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Why is Java synchronized keyword so slow?  RSS feed

 
Salil Surendran
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Recently I had a discussion with a friend about concurrency in java and he asked me as to why is the synchronized keyword either around a block of code or method slow. I answered back saying that it is slow because it contends for an object monitor. Also it gives a happens before guarantee and it has to synchronize all the variables in it's cache with main memory and at the end of the block it has to flush the cache back. It also prevents compiler as well as cpu reordering of instructions. However he said that these do lead to a slowdown but this is not the main reason for performance degradation. Essentially even if there is no contention when a thread hits a synchronized block it switches from user mode to kernel mode and the thread has to save state and then when it leaves the block it has to once again reload the state. I am trying to find literature on the web that describes this but I am unable to find any. I am wondering if anyone can confirm this is correct? Why should java threads enter kernel mode when it hits synchronized and why not before that? I am asking about the explicit switch from user mode to kernel mode and it this causes a performance degradation?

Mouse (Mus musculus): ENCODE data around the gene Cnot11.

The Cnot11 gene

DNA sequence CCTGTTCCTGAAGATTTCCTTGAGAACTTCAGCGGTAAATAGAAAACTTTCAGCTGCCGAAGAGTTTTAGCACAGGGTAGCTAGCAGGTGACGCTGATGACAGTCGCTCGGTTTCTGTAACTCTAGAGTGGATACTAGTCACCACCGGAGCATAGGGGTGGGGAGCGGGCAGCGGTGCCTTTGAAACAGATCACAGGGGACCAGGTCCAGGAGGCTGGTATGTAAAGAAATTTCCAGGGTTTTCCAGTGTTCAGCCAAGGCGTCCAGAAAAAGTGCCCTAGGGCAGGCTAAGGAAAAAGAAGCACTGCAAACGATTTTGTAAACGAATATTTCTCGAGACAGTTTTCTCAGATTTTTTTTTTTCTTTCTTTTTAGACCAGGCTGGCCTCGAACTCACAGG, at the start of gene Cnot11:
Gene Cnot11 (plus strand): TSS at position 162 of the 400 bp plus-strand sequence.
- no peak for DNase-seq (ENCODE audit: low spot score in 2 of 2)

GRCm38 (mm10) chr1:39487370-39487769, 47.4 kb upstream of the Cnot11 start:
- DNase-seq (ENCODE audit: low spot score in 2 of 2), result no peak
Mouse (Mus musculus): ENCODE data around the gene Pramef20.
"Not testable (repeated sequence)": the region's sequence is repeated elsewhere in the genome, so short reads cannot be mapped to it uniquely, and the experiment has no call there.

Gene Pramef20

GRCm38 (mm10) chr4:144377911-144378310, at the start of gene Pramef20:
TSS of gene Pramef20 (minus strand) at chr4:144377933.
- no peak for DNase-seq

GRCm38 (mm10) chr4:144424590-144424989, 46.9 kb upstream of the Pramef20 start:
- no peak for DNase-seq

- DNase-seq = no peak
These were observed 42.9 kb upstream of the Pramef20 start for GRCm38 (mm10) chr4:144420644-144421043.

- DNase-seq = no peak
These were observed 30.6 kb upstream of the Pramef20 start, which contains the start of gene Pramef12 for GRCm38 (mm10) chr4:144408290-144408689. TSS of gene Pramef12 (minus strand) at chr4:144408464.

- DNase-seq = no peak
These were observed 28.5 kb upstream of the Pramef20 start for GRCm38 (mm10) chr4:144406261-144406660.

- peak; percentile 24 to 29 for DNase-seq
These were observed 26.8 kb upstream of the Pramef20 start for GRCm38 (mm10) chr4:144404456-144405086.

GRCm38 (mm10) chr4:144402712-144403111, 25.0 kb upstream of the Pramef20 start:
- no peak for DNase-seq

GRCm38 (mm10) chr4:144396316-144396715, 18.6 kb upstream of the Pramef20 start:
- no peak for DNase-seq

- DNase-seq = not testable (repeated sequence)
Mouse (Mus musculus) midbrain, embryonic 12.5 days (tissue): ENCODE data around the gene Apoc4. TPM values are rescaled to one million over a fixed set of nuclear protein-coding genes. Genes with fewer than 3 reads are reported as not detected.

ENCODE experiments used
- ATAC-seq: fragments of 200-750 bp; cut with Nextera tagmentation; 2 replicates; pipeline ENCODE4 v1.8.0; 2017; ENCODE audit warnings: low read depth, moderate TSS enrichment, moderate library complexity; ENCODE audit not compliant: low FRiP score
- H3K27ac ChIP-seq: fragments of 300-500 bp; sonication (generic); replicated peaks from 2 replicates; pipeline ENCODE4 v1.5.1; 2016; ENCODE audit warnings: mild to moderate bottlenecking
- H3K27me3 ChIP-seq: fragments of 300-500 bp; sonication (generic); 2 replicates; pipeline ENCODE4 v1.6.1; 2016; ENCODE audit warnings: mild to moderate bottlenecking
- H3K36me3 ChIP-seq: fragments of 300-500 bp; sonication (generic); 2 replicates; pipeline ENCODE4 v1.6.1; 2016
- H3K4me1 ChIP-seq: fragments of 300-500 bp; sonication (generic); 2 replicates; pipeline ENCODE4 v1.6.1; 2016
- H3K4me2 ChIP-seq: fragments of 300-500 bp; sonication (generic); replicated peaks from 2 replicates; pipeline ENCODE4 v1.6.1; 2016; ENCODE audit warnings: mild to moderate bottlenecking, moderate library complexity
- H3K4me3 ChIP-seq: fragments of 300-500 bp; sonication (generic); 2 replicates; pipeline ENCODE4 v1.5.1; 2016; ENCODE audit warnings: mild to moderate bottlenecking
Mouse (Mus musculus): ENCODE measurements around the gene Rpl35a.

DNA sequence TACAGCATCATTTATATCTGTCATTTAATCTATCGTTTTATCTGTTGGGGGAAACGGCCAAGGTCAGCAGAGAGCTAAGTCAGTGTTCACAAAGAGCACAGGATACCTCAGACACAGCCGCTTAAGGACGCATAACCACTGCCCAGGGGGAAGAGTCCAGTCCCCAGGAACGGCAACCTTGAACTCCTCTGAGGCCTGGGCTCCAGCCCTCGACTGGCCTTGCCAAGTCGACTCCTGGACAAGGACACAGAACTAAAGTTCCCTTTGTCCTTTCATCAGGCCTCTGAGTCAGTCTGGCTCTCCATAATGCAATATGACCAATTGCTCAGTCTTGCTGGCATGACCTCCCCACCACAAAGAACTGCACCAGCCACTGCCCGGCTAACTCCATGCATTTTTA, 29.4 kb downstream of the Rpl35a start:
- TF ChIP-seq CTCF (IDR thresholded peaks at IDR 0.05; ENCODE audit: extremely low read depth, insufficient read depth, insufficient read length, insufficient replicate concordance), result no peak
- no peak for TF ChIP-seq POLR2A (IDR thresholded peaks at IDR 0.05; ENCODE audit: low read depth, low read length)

Paul Clapham
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There's a hidden assumption in that question, which I think you can see easily. So why didn't you question the assumption instead? After all perhaps the assumption is false and you're trying to make up an explanation for a non-existent phenomenon.
 
Steffe Wilson
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Salil Surendran wrote:Essentially even if there is no contention when a thread hits a synchronized block it switches from user mode to kernel mode and the thread has to save state and then when it leaves the block it has to once again reload the state. I am trying to find literature on the web that describes this but I am unable to find any. I am wondering if anyone can confirm this is correct? Why should java threads enter kernel mode when it hits synchronized and why not before that? I am asking about the explicit switch from user mode to kernel mode and it this causes a performance degradation?

I can't provide any references but it is clear that there would need to be a change mode to kernel in order to service the memory barrier instructions that would necessarily be invoked both for entering and exiting a synchronized block or method. This is simply because a memory barrier would be a privileged instruction not accessible from user mode.

 
Don't get me started about those stupid light bulbs.
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